Rhododendron publication – VOL.II No.III MARCH 1999

(The following interview is conducted on Jan.9.1999 in New Delhi, India)

Name : Thangkhanpau ( name changed )
Age : 48
Sex : Male
Nationality : Chin
Religion : Christian
Marital Status : Married with 8 children aged between 23 and 6
Occupation : Farmer
Political affiliation : NLD organiser for Pyin GoneGyi Village Tract, Kaleymyo township

I am a farmer. I used to have some land in Pyin Gone Gyi village [near Kaleymyo], but I sold it in 1994, because it was too far from our house, about 8 miles, and also because all my children were at school, so they could not help in the farm work.

Then in December 1996, I left Pyin Gone Gyi because I no longer felt safe as an NLD organiser. I moved to Aung Chan Tha, a remote village along the road between Kalewa and Monywa. Aung Chan Tha is a Burman village in Kalewa township [Kalewa township is mostly Burman]. It has about 160 houses, and is located in a malaria-infested jungle about 24 miles from Kalewa. Back in 1995, my eldest son had stayed with the headman in that village, and found some land to clear for cultivation. I paid 50,000 Kyats for over 20 acres. This was quite cheap. Of course, the area had no irrigation system, and the harvest would depend on the rains. I moved in Aung Chan Tha with 8 other Chin families. We created a new ward in the village and cleared the land.

Q. To whom did you pay that money?
A. To the villagers who owned that land. In Burma the land belonged to the government, but people can registered it and used it. The previous owners had registered that land, and it was recognised by the village head, who is the Village Tract PDC Chairman. The transaction was signed in front of the headman [a perfectly legal transaction].

However, we could only get one harvest of paddy. On 2.8.1997, the SLORC Township Secretary, Major Khin Maung Than, came to the village for the school opening ceremony. Without inspection, he called the 9 Chin families, including mine. Immigration and Forestry officials came along with him. He requested us to sit in one line in front of him. He took photographs of us, and ordered: “You, Chin people, you must go back to your native land in the Chin Hills! This is not your land!” He ordered us to leave by the end of December 1997. I pleaded him: “We have already planted our paddy. Please let us harvest it, and allow us to stay until the month of March!” In the end, the Major forced us to sign a document that we agreed to leave the land before the end of February 1998. The Major then returned to Kalewa, and never reappeared after that. We went to Kaleymyo and left a letter of complaints to the District PDC [Kalewa Township is under Kaleymyo District].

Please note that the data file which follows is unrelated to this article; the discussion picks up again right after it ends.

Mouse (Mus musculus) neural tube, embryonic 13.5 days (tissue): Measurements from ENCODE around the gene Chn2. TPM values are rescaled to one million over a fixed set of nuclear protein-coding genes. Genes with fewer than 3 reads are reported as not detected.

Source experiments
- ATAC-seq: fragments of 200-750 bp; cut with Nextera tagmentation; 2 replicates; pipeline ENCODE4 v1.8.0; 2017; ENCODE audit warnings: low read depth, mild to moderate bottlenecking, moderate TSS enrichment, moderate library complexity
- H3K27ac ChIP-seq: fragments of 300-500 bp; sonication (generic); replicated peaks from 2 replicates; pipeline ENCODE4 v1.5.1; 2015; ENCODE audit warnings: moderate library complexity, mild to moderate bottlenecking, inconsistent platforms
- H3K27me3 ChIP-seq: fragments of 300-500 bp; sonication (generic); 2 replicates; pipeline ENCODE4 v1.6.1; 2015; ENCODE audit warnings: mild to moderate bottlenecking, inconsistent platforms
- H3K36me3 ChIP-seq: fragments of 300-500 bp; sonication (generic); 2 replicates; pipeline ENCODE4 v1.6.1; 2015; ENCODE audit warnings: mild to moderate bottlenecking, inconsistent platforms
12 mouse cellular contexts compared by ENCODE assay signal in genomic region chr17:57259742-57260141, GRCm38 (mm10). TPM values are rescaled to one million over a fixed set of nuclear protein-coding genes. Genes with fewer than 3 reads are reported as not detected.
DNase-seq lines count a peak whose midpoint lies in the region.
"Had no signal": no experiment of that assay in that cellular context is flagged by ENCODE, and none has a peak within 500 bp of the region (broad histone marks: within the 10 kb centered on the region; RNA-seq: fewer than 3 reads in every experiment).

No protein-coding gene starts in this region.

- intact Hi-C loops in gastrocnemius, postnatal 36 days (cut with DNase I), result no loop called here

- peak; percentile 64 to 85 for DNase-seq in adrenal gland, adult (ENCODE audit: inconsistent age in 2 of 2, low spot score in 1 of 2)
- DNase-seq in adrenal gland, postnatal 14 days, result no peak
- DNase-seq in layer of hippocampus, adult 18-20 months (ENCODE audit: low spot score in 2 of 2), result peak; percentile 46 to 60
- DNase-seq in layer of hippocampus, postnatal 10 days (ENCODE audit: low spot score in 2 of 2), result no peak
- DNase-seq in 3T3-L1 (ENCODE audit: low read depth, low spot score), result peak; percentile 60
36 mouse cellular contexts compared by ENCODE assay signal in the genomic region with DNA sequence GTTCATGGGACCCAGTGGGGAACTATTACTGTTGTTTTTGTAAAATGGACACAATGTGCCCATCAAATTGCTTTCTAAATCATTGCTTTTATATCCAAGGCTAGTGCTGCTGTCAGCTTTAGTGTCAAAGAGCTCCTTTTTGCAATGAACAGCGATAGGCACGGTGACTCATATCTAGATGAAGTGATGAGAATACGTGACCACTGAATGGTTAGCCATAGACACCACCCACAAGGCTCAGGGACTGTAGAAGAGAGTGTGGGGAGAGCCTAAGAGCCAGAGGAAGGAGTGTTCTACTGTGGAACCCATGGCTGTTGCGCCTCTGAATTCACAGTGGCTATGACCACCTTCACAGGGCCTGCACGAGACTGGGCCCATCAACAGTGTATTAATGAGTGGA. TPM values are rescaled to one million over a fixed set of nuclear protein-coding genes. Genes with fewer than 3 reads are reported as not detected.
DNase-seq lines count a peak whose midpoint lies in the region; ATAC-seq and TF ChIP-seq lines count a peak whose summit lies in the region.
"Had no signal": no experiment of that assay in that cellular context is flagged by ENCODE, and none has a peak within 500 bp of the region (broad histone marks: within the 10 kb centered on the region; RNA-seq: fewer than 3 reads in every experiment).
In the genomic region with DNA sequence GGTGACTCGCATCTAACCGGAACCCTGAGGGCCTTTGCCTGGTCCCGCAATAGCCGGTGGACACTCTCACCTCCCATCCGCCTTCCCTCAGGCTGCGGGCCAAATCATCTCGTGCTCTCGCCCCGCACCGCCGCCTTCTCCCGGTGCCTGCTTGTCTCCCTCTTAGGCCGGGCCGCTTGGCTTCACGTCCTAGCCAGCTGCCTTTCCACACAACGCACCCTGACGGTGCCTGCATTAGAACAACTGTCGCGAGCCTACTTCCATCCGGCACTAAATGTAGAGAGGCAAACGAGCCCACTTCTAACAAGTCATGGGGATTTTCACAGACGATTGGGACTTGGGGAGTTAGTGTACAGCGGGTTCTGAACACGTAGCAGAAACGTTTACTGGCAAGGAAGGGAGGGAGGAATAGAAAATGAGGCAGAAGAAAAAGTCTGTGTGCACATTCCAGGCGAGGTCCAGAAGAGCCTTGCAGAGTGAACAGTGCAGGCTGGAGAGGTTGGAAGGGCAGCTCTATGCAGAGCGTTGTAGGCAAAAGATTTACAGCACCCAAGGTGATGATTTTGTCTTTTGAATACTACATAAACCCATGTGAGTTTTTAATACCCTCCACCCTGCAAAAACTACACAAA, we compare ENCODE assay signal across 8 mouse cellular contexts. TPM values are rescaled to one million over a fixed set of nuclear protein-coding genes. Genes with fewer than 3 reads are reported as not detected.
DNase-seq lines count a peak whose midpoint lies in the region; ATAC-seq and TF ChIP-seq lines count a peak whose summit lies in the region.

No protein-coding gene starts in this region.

We broke the agreement, and in April 1998, we were still using our land. Then, during the first week of May, the head of the Forestry Department from Kalewa Township, U Tun Than Oo, came to order us to vacate the land and leave the village immediately. He ordered the village head to call ‘volunteer labourers’ [forced labour] from each family, and plant teak seedlings on our land. Even in our house compound. They didn’t order us to demolish our house, but they ordered the villagers to destroy our vegetable garden and plant teak saplings in it. Even to put saplings under our house! My sugar canes besides my house were cut down, and left lying there. We were even ordered to participate in this labour on our own land, but we refused. They never took action for that. The other villagers had a lot of pity on us.

Q. Did the order come from the Forest Department?
A. Yes, but Tun Than Oo was given all authority by Major Khin Maung Than, the Secretary of the Kalewa Township PDC.

Q. What happened after they confiscated your land?
A. We had no money to move back to Pyin Gone Gyi. One family left for the Chin hills, and we finally managed to go back to Pyin Gone Gyi in September 1998. At that time, the political situation was very tense in Kaleymyo, and many NLD members were arrested. My party advised me not to go back to Pyin Gone Gyi village with my large family and no money, but rather leave the country. I borrowed money for the transportation costs and I arrived in Mizoram in October 1998 with my whole family.

Q. You said Aung Chan Tha is a Burman village. Was there any local tension when the 9 Chin families moved there?
A. Not at all. We had absolutely no problem with the Burman villagers. My son was even chosen as a Village PDC Chairman for a while. Our 9 Chin families being all Christian decided to build one church in our ward. The Burman villagers, all Buddhist, even helped us to build our Church and lend us their bullock cart to carry the building material. At the church opening ceremony, a pastor from Kalewa was invited, and all the Burman villagers came. We shared a meal together. We never had any problems with the Burman villagers. It was all created by the SPDC authorities. Tun Than Oo also complained about the Church because it was not registered at the Ministry, but our headman had recognised it.